September 23, 2020

Political parties express mixed views over Election 2020 filing fees

The decision by the Electoral Commission (EC) to peg the filing fee for presidential aspirants in Election 2020 at GH¢100,000 has irked many political parties.

With the exception of the Liberal Party of Ghana (LPG), six other political parties contacted by the Daily Graphic criticised the election management body for increasing the filing fee from GH¢50,000, which was what applied in the 2016 elections, to GH¢100,000.

The six political parties that expressed reservation over the EC’s decision were the New Patriotic Party (NPP), the National Democratic Congress (NDC), the People’s National Convention (PNC), the Progressive People’s Party (PPP), the All People’s Congress (APC) and the Convention People’s Party (CPP).

Four years ago, a similar incident happened and the parties again criticised the EC for the high filing fees.

Filling fee

Last Monday, the EC opened online nominations for presidential and parliamentary candidates for the December 7, 2020 elections.

Its Chairperson said the filing fee for presidential aspirants would be GH¢100,000, a 100 per cent increment over the fee for the 2016 elections, while that for parliamentary candidates would remain unchanged at GH¢10,000

LPG okays

The founder and flag bearer of the LPG, Mr Kofi Akpaloo, said the party was in support of the GH¢100,000 presidential filing fee.

According to him, the presidential race was for only one person, and that any political party of repute should be able to raise the money for its presidential candidate.

In 2016, when a similar situation arose, Mr Akpaloo did not criticise the amount the EC had proposed to charge.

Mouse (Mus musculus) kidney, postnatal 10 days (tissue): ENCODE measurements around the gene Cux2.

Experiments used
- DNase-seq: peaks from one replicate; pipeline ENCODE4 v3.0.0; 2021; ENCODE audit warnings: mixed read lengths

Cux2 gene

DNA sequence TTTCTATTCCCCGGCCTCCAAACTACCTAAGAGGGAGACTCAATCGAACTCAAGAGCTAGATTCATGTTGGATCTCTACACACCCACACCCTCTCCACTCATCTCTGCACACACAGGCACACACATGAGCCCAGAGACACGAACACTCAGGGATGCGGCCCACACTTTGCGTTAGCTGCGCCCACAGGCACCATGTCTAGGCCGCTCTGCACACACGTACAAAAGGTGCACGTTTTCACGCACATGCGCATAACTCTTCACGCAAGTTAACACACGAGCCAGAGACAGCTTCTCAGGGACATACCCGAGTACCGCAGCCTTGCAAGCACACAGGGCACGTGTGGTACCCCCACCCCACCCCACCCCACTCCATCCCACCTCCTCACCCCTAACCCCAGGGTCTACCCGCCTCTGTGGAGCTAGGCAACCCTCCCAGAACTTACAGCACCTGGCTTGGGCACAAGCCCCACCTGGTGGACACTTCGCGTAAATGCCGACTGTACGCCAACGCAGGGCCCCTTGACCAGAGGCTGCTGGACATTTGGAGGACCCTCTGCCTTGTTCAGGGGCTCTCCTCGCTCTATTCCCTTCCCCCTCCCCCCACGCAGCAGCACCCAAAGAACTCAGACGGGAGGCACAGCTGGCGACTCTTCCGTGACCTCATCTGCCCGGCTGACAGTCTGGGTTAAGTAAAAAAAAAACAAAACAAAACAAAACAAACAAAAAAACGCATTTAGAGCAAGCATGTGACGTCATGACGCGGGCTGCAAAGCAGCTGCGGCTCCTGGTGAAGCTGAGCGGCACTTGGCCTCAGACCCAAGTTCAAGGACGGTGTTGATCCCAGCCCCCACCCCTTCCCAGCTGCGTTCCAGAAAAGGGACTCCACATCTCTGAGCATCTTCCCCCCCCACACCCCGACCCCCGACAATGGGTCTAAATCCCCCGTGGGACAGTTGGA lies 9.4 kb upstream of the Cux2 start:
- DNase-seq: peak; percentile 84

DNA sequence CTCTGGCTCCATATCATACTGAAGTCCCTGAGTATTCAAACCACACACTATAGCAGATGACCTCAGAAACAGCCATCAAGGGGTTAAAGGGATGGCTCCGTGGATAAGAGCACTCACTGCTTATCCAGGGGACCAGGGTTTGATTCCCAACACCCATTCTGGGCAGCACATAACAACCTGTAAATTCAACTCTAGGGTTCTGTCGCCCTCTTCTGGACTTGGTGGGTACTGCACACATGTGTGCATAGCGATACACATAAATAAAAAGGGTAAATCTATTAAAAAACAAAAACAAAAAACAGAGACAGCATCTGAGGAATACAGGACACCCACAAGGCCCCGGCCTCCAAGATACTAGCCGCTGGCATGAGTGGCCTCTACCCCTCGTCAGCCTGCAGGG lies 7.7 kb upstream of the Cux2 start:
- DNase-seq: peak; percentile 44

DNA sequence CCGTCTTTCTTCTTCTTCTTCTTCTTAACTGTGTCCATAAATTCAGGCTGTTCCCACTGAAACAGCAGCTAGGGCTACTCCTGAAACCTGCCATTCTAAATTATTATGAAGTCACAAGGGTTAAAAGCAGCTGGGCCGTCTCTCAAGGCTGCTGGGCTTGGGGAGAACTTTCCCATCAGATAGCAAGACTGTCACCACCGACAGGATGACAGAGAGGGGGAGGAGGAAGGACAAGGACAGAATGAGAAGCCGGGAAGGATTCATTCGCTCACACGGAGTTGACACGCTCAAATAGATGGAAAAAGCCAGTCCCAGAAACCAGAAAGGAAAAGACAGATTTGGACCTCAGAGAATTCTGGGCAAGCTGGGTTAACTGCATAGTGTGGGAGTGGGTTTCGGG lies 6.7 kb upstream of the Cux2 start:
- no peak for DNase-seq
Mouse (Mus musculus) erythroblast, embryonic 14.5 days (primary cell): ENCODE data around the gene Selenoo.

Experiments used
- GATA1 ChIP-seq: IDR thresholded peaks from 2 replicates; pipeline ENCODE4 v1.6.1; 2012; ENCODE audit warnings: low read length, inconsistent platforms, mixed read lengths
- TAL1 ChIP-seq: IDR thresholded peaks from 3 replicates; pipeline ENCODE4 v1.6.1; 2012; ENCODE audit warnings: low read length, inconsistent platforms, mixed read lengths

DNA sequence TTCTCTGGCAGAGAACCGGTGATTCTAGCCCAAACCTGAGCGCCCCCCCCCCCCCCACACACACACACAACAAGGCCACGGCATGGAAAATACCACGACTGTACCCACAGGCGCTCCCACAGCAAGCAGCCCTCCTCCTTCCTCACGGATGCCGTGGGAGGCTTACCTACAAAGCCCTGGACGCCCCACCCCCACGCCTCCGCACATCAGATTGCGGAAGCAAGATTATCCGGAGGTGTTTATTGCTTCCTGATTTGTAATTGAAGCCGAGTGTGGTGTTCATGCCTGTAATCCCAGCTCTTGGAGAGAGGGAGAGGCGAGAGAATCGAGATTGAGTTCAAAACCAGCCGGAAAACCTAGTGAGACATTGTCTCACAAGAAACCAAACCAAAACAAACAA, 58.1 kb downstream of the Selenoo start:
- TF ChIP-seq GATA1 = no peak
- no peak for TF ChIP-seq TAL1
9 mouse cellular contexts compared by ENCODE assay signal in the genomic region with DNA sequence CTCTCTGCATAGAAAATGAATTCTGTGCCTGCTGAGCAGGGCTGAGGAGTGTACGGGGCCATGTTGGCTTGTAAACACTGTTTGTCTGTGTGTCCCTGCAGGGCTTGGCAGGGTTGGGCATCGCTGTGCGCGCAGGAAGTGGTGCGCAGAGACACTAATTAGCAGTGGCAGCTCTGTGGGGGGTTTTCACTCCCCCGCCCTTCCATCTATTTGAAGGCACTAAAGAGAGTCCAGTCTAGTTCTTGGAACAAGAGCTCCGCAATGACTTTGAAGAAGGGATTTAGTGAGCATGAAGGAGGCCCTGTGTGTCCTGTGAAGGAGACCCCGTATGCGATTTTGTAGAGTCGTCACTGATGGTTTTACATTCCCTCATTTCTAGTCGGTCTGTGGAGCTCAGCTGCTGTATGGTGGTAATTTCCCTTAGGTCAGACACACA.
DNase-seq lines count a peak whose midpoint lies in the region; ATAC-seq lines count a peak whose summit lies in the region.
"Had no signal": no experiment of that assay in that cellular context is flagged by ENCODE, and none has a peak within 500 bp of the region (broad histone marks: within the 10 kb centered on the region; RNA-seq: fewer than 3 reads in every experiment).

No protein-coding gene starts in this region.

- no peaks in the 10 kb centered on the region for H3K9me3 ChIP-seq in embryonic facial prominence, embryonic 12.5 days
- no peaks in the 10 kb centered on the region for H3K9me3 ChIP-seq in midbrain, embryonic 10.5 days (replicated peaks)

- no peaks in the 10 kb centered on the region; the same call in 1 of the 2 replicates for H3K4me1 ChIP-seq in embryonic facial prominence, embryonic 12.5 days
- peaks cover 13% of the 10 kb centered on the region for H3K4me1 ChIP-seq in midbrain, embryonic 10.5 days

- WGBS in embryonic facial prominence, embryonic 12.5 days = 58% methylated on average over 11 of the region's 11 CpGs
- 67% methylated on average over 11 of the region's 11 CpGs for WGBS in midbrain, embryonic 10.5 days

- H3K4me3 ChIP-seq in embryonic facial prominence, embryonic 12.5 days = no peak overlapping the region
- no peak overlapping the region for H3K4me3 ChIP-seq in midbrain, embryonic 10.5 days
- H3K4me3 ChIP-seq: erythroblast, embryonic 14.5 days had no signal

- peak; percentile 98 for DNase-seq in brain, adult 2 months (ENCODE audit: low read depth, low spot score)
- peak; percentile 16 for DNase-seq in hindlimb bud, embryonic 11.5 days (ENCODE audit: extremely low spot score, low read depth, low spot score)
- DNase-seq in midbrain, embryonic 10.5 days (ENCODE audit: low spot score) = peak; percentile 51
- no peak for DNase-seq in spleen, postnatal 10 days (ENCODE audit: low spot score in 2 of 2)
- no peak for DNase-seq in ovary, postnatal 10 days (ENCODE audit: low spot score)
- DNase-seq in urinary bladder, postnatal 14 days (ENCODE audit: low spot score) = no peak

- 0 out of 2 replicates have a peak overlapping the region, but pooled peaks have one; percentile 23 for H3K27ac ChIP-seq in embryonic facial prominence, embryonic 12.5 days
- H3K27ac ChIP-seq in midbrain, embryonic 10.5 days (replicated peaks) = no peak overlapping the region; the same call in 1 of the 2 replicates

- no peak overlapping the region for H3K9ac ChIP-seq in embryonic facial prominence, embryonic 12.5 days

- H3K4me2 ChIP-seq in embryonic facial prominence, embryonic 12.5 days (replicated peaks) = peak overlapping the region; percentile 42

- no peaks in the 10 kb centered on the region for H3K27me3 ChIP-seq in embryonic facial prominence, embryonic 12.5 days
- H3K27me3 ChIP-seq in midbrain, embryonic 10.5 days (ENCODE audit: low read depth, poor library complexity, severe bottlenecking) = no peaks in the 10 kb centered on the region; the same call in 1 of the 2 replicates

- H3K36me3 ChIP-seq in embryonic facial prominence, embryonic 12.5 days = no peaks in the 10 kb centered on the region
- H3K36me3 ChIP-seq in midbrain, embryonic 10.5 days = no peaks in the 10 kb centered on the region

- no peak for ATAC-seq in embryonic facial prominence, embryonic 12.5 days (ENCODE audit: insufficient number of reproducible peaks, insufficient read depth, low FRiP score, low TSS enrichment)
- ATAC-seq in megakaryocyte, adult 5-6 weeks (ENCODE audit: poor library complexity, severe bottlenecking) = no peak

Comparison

He, however, expressed worry over the GH¢10,000 filing fee for parliamentary candidates, describing it as “way, way high”.

According to him, maintaining the parliamentary filing fee at GH¢10,000 was a bad idea, since the fee would discourage many candidates from contesting, particularly those from the smaller parties.


Reacting to the EC’s decision, the Director of Elections for the NPP, Mr Evans Nimako, said the party would rather the EC had maintained the Election 2016 presidential filing fee, just as it did for the parliamentary filing fee

“We would have loved it if the manner in which they maintained the parliamentary filing fee had applied to the presidential fee,” he said.


The flag bearer of the PPP, Ms Brigitte Dzogbenuku, said the EC did not have any justification for the increment, since all of its operations were funded by the state.

“The EC is funded by taxpayers’ money, and so what is the justification for the increment?” she asked.

According to her, the EC must explain to the public why it needed that huge amount as filing fee when it was fully funded by the state, and also the modalities used by the election management body at arriving at the GHc100,000.

She described the filing fee as a punitive charge that would discourage many people from engaging in the country’s fledgling multi-party democracy.

“The EC must encourage people to take an active part in politics and not discourage them with such exorbitant filing fee. Our democracy is now about money, which should not be the case. This is what affects us as a nation,” she added.